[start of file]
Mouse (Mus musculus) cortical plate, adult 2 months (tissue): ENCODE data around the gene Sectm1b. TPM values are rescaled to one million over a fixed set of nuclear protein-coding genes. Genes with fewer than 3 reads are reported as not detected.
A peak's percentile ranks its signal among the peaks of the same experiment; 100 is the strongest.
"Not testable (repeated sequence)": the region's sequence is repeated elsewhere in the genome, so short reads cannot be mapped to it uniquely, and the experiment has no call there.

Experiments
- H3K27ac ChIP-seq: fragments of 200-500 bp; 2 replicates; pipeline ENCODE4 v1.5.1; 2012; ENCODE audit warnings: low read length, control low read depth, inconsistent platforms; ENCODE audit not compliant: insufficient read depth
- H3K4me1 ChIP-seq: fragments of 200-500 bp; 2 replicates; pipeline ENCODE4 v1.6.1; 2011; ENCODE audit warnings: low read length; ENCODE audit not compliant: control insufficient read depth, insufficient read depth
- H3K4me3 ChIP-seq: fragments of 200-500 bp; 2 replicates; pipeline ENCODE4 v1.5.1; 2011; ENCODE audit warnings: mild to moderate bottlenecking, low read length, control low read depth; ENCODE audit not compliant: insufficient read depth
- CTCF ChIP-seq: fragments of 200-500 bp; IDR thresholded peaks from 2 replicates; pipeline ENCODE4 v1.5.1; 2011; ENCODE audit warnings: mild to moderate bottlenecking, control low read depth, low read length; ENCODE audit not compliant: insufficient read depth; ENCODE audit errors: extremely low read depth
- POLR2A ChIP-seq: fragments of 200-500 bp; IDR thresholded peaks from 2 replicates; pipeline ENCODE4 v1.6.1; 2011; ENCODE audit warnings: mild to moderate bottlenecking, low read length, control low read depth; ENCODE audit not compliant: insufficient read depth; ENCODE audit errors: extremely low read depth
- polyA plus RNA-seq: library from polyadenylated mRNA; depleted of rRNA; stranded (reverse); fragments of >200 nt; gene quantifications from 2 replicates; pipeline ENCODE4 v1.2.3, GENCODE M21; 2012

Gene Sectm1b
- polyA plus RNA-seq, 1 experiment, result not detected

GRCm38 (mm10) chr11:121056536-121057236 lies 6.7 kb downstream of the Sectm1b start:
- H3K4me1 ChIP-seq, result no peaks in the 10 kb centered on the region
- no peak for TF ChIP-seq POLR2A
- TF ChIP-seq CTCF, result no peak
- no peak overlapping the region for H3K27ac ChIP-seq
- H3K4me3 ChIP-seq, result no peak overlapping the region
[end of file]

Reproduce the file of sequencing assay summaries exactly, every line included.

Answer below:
Mouse (Mus musculus) cortical plate, adult 2 months (tissue): ENCODE data around the gene Sectm1b. TPM values are rescaled to one million over a fixed set of nuclear protein-coding genes. Genes with fewer than 3 reads are reported as not detected.
A peak's percentile ranks its signal among the peaks of the same experiment; 100 is the strongest.
"Not testable (repeated sequence)": the region's sequence is repeated elsewhere in the genome, so short reads cannot be mapped to it uniquely, and the experiment has no call there.

Experiments
- H3K27ac ChIP-seq: fragments of 200-500 bp; 2 replicates; pipeline ENCODE4 v1.5.1; 2012; ENCODE audit warnings: low read length, control low read depth, inconsistent platforms; ENCODE audit not compliant: insufficient read depth
- H3K4me1 ChIP-seq: fragments of 200-500 bp; 2 replicates; pipeline ENCODE4 v1.6.1; 2011; ENCODE audit warnings: low read length; ENCODE audit not compliant: control insufficient read depth, insufficient read depth
- H3K4me3 ChIP-seq: fragments of 200-500 bp; 2 replicates; pipeline ENCODE4 v1.5.1; 2011; ENCODE audit warnings: mild to moderate bottlenecking, low read length, control low read depth; ENCODE audit not compliant: insufficient read depth
- CTCF ChIP-seq: fragments of 200-500 bp; IDR thresholded peaks from 2 replicates; pipeline ENCODE4 v1.5.1; 2011; ENCODE audit warnings: mild to moderate bottlenecking, control low read depth, low read length; ENCODE audit not compliant: insufficient read depth; ENCODE audit errors: extremely low read depth
- POLR2A ChIP-seq: fragments of 200-500 bp; IDR thresholded peaks from 2 replicates; pipeline ENCODE4 v1.6.1; 2011; ENCODE audit warnings: mild to moderate bottlenecking, low read length, control low read depth; ENCODE audit not compliant: insufficient read depth; ENCODE audit errors: extremely low read depth
- polyA plus RNA-seq: library from polyadenylated mRNA; depleted of rRNA; stranded (reverse); fragments of >200 nt; gene quantifications from 2 replicates; pipeline ENCODE4 v1.2.3, GENCODE M21; 2012

Gene Sectm1b
- polyA plus RNA-seq, 1 experiment, result not detected

GRCm38 (mm10) chr11:121056536-121057236 lies 6.7 kb downstream of the Sectm1b start:
- H3K4me1 ChIP-seq, result no peaks in the 10 kb centered on the region
- no peak for TF ChIP-seq POLR2A
- TF ChIP-seq CTCF, result no peak
- no peak overlapping the region for H3K27ac ChIP-seq
- H3K4me3 ChIP-seq, result no peak overlapping the region